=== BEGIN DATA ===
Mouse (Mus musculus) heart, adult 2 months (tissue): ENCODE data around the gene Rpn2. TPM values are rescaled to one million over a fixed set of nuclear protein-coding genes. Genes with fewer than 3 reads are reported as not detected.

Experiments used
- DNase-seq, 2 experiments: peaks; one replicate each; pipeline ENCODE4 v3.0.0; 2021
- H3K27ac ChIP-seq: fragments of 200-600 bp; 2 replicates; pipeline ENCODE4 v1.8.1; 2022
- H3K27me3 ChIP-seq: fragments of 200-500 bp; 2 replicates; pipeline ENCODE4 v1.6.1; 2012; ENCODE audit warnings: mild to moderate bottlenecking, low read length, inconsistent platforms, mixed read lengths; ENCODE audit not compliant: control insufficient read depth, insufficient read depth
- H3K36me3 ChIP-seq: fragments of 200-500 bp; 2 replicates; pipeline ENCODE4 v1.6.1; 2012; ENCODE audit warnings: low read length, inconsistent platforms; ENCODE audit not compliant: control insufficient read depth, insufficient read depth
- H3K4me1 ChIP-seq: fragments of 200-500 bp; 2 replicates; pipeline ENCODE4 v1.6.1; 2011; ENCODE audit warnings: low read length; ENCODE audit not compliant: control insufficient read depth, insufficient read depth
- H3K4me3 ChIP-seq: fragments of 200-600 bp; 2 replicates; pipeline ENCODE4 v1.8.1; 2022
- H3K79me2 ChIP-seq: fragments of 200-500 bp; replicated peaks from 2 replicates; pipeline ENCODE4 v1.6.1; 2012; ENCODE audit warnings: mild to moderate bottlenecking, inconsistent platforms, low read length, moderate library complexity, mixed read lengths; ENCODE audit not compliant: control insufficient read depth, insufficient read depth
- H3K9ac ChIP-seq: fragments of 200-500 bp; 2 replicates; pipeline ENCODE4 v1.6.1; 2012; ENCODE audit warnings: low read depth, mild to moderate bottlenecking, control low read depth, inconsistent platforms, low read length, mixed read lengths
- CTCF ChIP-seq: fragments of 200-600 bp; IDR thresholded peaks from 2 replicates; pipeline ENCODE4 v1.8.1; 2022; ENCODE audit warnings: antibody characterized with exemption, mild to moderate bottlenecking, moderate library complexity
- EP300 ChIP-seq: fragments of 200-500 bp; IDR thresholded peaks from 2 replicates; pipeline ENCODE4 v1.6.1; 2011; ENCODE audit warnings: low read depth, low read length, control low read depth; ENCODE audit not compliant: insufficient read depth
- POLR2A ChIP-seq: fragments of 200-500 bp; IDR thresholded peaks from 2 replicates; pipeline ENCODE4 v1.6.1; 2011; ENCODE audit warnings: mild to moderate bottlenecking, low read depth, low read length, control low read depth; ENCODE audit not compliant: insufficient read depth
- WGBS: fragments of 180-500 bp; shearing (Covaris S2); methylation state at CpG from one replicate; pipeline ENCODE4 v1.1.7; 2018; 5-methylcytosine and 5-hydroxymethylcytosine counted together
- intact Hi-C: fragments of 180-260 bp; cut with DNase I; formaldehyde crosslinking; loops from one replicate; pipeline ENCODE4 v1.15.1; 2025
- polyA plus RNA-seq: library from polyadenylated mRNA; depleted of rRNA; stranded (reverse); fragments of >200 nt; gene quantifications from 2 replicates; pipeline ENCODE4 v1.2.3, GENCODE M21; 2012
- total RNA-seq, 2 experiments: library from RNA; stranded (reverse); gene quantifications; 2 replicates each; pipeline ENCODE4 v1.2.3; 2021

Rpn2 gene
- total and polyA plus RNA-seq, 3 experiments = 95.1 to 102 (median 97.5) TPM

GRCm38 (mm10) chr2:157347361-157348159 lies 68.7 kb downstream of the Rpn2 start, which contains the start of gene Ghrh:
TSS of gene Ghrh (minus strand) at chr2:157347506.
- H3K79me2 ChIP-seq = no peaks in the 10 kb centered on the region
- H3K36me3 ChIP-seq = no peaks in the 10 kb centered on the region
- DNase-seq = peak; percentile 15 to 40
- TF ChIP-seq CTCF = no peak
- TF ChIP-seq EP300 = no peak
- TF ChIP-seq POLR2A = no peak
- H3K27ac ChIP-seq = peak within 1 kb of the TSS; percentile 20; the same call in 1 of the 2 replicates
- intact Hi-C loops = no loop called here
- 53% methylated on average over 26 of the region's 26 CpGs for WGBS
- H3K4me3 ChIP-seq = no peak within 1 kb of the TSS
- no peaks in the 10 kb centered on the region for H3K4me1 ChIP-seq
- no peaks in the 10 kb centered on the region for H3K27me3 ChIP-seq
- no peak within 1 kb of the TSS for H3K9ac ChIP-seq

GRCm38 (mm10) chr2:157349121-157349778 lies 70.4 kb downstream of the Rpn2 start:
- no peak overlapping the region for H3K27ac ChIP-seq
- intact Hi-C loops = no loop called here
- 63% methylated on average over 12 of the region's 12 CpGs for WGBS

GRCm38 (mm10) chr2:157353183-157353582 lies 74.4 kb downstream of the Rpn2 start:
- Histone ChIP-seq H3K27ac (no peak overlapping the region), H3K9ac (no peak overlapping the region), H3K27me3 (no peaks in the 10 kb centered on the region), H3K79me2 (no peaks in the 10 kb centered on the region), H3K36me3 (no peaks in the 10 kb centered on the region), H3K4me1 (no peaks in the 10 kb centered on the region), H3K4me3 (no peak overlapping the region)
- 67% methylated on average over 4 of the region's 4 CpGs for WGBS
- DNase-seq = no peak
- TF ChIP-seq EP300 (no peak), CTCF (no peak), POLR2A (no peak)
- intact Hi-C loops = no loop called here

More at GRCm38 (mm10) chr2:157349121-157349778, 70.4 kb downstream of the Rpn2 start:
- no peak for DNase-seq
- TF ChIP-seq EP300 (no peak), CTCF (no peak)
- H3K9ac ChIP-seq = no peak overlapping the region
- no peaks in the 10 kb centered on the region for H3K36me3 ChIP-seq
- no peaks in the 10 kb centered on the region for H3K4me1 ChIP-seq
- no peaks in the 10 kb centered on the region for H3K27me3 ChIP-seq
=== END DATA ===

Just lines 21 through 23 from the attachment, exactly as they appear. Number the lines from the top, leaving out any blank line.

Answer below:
TSS of gene Ghrh (minus strand) at chr2:157347506.
- H3K79me2 ChIP-seq = no peaks in the 10 kb centered on the region
- H3K36me3 ChIP-seq = no peaks in the 10 kb centered on the region